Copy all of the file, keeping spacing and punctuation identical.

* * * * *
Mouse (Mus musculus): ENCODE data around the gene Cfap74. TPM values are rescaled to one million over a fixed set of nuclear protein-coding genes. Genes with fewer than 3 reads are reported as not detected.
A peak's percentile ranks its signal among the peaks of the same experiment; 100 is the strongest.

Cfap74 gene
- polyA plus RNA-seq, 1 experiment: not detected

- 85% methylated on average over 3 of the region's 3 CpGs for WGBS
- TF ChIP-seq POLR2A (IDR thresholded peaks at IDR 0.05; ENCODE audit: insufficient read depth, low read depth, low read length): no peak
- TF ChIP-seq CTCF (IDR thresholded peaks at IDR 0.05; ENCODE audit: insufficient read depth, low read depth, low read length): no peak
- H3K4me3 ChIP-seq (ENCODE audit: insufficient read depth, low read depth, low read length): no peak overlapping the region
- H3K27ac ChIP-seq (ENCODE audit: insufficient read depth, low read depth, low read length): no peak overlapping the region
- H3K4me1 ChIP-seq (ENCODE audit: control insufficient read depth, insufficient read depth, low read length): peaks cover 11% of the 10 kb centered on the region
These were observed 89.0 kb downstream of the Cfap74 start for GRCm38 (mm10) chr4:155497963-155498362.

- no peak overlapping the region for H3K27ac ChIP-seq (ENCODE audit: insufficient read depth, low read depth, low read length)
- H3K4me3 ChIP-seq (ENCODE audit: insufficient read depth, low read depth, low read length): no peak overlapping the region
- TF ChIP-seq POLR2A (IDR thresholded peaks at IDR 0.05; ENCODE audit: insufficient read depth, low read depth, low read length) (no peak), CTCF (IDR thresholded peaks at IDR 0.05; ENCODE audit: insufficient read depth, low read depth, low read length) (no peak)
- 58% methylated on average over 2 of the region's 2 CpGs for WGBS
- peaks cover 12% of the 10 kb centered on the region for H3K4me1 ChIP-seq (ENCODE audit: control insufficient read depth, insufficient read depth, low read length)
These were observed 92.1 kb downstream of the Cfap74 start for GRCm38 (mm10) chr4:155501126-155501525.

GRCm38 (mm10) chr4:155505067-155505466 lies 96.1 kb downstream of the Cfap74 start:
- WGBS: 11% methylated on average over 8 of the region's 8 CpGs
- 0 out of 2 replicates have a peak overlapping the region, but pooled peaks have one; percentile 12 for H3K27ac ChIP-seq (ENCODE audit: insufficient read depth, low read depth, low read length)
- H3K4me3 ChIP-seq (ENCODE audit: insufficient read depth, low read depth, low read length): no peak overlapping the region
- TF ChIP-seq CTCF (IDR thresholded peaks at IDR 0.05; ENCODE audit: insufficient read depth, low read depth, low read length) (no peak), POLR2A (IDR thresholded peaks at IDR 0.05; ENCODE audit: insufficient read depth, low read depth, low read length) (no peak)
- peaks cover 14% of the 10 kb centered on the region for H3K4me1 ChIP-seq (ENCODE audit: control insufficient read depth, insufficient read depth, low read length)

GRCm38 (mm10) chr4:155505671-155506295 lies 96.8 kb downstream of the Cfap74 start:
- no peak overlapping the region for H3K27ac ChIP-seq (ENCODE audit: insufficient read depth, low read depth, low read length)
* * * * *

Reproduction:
Mouse (Mus musculus): ENCODE data around the gene Cfap74. TPM values are rescaled to one million over a fixed set of nuclear protein-coding genes. Genes with fewer than 3 reads are reported as not detected.
A peak's percentile ranks its signal among the peaks of the same experiment; 100 is the strongest.

Cfap74 gene
- polyA plus RNA-seq, 1 experiment: not detected

- 85% methylated on average over 3 of the region's 3 CpGs for WGBS
- TF ChIP-seq POLR2A (IDR thresholded peaks at IDR 0.05; ENCODE audit: insufficient read depth, low read depth, low read length): no peak
- TF ChIP-seq CTCF (IDR thresholded peaks at IDR 0.05; ENCODE audit: insufficient read depth, low read depth, low read length): no peak
- H3K4me3 ChIP-seq (ENCODE audit: insufficient read depth, low read depth, low read length): no peak overlapping the region
- H3K27ac ChIP-seq (ENCODE audit: insufficient read depth, low read depth, low read length): no peak overlapping the region
- H3K4me1 ChIP-seq (ENCODE audit: control insufficient read depth, insufficient read depth, low read length): peaks cover 11% of the 10 kb centered on the region
These were observed 89.0 kb downstream of the Cfap74 start for GRCm38 (mm10) chr4:155497963-155498362.

- no peak overlapping the region for H3K27ac ChIP-seq (ENCODE audit: insufficient read depth, low read depth, low read length)
- H3K4me3 ChIP-seq (ENCODE audit: insufficient read depth, low read depth, low read length): no peak overlapping the region
- TF ChIP-seq POLR2A (IDR thresholded peaks at IDR 0.05; ENCODE audit: insufficient read depth, low read depth, low read length) (no peak), CTCF (IDR thresholded peaks at IDR 0.05; ENCODE audit: insufficient read depth, low read depth, low read length) (no peak)
- 58% methylated on average over 2 of the region's 2 CpGs for WGBS
- peaks cover 12% of the 10 kb centered on the region for H3K4me1 ChIP-seq (ENCODE audit: control insufficient read depth, insufficient read depth, low read length)
These were observed 92.1 kb downstream of the Cfap74 start for GRCm38 (mm10) chr4:155501126-155501525.

GRCm38 (mm10) chr4:155505067-155505466 lies 96.1 kb downstream of the Cfap74 start:
- WGBS: 11% methylated on average over 8 of the region's 8 CpGs
- 0 out of 2 replicates have a peak overlapping the region, but pooled peaks have one; percentile 12 for H3K27ac ChIP-seq (ENCODE audit: insufficient read depth, low read depth, low read length)
- H3K4me3 ChIP-seq (ENCODE audit: insufficient read depth, low read depth, low read length): no peak overlapping the region
- TF ChIP-seq CTCF (IDR thresholded peaks at IDR 0.05; ENCODE audit: insufficient read depth, low read depth, low read length) (no peak), POLR2A (IDR thresholded peaks at IDR 0.05; ENCODE audit: insufficient read depth, low read depth, low read length) (no peak)
- peaks cover 14% of the 10 kb centered on the region for H3K4me1 ChIP-seq (ENCODE audit: control insufficient read depth, insufficient read depth, low read length)

GRCm38 (mm10) chr4:155505671-155506295 lies 96.8 kb downstream of the Cfap74 start:
- no peak overlapping the region for H3K27ac ChIP-seq (ENCODE audit: insufficient read depth, low read depth, low read length)